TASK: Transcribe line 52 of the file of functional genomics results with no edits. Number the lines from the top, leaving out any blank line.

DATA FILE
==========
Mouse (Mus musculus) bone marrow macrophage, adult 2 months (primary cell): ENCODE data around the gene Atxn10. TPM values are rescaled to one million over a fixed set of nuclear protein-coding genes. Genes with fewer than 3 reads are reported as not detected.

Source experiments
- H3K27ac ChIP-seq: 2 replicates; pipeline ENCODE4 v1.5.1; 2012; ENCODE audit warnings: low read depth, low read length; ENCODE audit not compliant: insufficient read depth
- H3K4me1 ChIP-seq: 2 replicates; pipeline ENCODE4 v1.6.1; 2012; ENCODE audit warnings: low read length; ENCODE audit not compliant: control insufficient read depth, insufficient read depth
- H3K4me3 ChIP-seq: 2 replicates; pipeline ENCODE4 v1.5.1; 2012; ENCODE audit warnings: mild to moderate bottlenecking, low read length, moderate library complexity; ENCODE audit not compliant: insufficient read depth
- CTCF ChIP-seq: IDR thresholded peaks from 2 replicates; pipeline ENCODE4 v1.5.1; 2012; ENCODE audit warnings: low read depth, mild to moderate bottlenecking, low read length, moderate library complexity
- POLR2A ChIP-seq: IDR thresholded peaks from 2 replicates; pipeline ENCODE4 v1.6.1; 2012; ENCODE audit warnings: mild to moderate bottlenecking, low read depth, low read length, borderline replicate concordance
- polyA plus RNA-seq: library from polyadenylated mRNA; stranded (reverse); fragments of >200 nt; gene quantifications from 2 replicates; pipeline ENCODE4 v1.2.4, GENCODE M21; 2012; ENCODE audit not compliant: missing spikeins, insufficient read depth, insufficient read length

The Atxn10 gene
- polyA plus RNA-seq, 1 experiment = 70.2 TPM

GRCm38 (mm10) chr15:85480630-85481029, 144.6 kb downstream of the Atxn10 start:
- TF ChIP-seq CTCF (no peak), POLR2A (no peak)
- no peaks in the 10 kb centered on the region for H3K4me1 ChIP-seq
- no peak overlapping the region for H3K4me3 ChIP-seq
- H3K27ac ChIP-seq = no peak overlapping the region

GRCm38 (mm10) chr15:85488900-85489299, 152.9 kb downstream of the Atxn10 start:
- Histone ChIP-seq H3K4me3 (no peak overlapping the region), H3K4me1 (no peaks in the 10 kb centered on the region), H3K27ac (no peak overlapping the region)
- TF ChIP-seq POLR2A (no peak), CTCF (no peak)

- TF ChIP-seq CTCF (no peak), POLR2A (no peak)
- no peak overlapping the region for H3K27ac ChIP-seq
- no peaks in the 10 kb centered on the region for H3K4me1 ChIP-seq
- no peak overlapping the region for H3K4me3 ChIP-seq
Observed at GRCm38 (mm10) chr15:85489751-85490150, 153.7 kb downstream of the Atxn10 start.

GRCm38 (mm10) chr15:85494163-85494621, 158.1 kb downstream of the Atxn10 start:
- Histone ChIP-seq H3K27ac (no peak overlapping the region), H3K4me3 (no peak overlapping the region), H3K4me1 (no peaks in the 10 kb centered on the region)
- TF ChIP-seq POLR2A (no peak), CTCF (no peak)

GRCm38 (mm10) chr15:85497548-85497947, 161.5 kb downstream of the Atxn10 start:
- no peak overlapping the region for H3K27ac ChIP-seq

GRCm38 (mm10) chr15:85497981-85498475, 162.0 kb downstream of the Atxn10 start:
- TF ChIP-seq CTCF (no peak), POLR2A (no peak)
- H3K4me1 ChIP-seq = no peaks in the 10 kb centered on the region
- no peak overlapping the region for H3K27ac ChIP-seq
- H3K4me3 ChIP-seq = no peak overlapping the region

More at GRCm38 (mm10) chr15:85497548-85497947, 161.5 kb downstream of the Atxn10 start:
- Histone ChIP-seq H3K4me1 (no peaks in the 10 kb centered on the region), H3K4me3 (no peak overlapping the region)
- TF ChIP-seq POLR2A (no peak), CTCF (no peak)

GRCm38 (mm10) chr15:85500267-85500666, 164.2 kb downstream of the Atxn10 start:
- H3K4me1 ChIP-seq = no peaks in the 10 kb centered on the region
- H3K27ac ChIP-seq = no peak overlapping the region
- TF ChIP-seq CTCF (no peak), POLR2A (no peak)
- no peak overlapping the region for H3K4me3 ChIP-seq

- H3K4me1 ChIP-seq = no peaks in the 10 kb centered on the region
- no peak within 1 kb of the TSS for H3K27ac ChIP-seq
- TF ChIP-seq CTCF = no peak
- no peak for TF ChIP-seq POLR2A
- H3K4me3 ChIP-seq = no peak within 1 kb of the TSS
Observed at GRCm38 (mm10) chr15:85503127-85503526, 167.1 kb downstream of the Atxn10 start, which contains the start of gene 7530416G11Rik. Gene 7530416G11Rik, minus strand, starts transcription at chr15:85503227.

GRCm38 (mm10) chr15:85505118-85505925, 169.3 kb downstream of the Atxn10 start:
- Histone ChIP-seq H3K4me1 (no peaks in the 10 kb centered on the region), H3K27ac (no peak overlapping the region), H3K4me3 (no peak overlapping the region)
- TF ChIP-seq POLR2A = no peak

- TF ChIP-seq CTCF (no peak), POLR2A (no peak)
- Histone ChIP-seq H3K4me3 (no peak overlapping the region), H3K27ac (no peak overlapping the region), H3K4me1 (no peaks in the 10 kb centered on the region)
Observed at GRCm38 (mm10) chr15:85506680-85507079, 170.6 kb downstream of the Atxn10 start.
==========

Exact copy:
- Histone ChIP-seq H3K4me3 (no peak overlapping the region), H3K27ac (no peak overlapping the region), H3K4me1 (no peaks in the 10 kb centered on the region)